Rather East

Királyhágómellék Reformed Church District (in present-day Romania) is quite close to the geometric centre of historical (pre-1920) Hungary. Nevertheless, as a consequence of the drastic reduction of Hungary’s borders by the Treaty of Trianon, we can no longer really say that we belong to the eastern section of Central Europe. Instead, what we can call our home these days is Eastern Europe. We joke with an ironic tone that we are the western section of this eastern region.

I openly grieve the fact that our historical status as Central Europeans has deteriorated into a status of Eastern European Balkanism. The land of Bocskai, Bethlen and the Rákóczis has been infiltrated with loose morals. Promises are broken, penitence is nowhere to be found, the other’s property is not respected at all, values are not lived by. Several principles that support society and individual relationships have disappeared without a trace. We as tolerant Protestants find the behaviour of the Orthodox church rather discordant, when it fails to reach even the level of acceptance (not being present at the Ecumenical Week of Prayer, re-christening, the requirements of mixed marriage etc.). It is difficult to comprehend how the Orthodox church can continue using the real estate that was acquired by dishonest means, how they can falsify history to their advantage, while more and more people speak out against such practices.

For us in the eastern part of Europe it feels good to look in the direction of Western civilisation. We perceive the growing success of Hungary with great pride in our hearts and souls. We are grateful for the share of this success that reaches us. This share could hardly have come at a better time, there is still a lot that can be salvaged or reversed. I would not have written down the introductory lines of this text if I did not believe that there were things to be achieved in this respect. A handful of people have already spoken up who wish, or rather want to have a more humane world in our country as well. They have appeared, and there need to be more of us who also realise how to achieve that more humane world. We teach and continue to learn how to spread the word of God, Who never ceases to create a more humane world, Whose word we follow to extend our mission in all directions.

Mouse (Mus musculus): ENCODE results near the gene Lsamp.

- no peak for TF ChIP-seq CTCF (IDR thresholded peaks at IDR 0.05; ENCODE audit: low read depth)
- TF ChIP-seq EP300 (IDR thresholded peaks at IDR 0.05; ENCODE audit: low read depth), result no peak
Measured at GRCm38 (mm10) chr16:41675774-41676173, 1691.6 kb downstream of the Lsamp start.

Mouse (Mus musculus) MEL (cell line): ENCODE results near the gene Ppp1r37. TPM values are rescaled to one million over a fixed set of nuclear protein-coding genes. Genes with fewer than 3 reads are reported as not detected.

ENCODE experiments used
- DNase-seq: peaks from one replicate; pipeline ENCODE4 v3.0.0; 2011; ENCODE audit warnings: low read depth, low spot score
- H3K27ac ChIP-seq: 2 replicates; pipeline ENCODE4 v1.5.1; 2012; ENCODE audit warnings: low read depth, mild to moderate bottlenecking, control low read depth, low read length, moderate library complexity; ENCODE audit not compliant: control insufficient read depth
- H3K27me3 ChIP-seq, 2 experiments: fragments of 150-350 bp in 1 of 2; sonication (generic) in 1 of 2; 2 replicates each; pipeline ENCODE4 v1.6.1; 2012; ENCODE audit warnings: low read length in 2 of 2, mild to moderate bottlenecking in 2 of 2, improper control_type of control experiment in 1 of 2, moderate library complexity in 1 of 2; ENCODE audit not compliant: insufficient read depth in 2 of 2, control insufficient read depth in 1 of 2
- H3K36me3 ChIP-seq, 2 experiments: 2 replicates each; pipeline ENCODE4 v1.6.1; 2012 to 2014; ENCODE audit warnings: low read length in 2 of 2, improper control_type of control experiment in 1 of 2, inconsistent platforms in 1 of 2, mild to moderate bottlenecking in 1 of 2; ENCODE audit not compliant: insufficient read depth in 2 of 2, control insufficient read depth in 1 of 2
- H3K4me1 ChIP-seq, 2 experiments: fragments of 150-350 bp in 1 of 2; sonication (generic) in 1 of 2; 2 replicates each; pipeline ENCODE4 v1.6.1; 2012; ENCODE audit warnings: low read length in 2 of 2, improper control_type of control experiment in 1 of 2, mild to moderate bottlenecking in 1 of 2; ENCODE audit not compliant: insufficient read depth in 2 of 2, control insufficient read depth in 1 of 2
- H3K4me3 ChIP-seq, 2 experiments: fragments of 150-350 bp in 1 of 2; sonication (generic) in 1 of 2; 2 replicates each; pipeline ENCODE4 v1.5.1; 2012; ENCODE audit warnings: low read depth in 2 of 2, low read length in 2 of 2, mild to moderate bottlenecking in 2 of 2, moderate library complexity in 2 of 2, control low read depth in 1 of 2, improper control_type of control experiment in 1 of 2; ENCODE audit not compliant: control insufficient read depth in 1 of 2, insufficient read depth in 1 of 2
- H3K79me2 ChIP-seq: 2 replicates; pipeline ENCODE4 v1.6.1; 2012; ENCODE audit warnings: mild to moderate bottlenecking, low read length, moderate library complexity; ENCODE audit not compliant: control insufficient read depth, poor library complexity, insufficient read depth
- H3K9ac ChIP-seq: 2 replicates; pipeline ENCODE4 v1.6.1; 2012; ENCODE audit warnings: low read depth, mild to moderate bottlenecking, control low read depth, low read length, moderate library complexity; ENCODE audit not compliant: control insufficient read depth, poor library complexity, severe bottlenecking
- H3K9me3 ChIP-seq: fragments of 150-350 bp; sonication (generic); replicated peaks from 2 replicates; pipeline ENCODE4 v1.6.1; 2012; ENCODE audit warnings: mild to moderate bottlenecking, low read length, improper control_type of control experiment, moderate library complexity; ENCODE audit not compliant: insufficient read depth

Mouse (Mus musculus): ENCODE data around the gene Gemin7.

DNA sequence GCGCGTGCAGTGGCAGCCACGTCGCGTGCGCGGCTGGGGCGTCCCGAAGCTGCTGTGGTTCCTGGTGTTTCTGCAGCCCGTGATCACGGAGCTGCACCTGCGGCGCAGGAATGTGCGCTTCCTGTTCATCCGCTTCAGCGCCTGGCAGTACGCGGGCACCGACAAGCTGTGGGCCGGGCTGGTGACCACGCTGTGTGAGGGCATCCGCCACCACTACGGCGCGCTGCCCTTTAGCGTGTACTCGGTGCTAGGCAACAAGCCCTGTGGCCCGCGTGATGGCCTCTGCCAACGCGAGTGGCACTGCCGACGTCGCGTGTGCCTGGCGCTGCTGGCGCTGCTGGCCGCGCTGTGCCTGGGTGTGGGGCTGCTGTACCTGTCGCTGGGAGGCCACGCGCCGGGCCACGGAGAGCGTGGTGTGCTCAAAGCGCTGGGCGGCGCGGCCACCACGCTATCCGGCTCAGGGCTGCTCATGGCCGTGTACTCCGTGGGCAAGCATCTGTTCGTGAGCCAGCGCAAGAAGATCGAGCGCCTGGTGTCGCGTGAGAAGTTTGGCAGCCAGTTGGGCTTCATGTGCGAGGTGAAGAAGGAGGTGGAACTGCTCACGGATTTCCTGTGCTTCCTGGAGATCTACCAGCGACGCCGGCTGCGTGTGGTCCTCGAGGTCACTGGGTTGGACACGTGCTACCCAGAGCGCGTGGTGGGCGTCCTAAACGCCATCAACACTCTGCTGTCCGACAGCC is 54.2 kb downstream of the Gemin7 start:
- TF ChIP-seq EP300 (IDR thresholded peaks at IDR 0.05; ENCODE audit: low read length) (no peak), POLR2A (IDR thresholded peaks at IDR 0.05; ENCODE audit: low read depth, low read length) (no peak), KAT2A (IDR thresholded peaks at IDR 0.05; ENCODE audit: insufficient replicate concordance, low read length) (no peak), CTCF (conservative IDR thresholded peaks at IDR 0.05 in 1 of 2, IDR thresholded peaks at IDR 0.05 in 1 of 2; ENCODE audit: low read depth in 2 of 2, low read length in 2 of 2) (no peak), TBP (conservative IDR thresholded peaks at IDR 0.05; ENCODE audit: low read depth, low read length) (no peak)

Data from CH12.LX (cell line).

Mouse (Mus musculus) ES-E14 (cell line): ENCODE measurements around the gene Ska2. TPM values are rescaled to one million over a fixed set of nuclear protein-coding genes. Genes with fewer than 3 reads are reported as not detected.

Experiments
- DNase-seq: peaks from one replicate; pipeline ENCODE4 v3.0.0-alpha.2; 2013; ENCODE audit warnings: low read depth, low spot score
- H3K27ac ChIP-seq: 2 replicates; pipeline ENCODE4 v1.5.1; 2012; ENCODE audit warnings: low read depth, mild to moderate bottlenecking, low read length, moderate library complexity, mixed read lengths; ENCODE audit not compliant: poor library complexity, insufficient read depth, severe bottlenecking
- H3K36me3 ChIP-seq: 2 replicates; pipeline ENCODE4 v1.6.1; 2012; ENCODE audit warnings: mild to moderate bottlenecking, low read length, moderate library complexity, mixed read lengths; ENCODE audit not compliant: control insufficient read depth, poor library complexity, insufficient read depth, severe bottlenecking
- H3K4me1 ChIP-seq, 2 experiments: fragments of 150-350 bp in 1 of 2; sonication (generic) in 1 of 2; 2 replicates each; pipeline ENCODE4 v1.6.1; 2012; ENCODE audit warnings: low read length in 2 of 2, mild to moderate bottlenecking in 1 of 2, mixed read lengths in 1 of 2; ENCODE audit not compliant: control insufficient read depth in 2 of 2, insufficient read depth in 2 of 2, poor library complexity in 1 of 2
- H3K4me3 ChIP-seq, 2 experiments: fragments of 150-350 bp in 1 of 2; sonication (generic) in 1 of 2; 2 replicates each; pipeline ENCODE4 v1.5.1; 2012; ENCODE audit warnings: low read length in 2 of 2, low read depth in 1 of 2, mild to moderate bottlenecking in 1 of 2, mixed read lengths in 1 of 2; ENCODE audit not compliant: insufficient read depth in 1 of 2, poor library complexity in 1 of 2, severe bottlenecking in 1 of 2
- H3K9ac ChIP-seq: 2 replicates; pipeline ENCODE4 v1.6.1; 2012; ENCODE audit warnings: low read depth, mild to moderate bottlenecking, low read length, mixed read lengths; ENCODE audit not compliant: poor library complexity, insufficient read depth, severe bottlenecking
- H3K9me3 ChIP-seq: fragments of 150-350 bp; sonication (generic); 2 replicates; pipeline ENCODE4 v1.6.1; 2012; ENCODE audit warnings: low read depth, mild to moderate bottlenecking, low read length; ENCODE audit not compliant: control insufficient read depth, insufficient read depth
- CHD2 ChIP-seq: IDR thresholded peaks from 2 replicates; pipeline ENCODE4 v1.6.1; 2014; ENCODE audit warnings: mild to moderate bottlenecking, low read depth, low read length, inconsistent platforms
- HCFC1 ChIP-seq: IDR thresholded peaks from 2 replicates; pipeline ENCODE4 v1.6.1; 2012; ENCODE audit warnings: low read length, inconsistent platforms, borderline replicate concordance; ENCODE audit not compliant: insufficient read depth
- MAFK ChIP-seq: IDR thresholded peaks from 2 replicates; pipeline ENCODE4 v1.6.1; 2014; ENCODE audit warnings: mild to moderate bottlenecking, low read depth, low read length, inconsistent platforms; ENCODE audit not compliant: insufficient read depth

To be at the western section of Eastern Europe means having the chance to become part of Central Europe. To increase the chances of that happening, we need to multiply our forces many times over. The European Union projects are promising. If we can raise the required own funds, several of our dreams could come true. At present we do not have funds of our own, and neither do we have connections with solid capital that would enable us to implement projects of this kind. We are in need of help, because we would like to assist our congregations in their service, the diaspora, mainly in the areas of education, family and health care. Europe will not achieve its aim to preserve values by filling up the glass cases of museums, but by protecting those who create values.

We truly hope that neither Hungary nor Europe will fail to notice that the border of the Hungarian language is getting closer and closer to the present borders of Hungary. In this respect, not only the areas of southern Transylvania, Bánság and Máramaros are in danger, but also the bigger cities. Székely Land and Érmellék are still holding out. Transylvania, which used to be the treasure chamber of Europe, is slowly but steadily turning into everybody’s dumping site. What our ancestors used to be proud of now seem to be mere legends. The Nagyvárad that developed into a truly European city at the end of the 19th century has deteriorated to a Balkanic level by the beginning of the 21st century. We are unable to preserve what has been constructed by our forefathers, even at the level of basic maintenance. No values are being created, even the preservation of values is a struggle at the moment.

We hope that from the direction of Europe, through Hungary, Partium and Transylvania will once more turn into a flourishing region of our old continent. We hope that we’ll see the birth of the successors of Misztótfalusi, Károly, Kölcsey, Kazinczy, Pázmány, Brassai, Apáczai (and the list could go on).

We hope that Europe will protect us, just like we protected Europe for several centuries.

István Csűry
Bishop of the Királyhágómellék Reformed Church District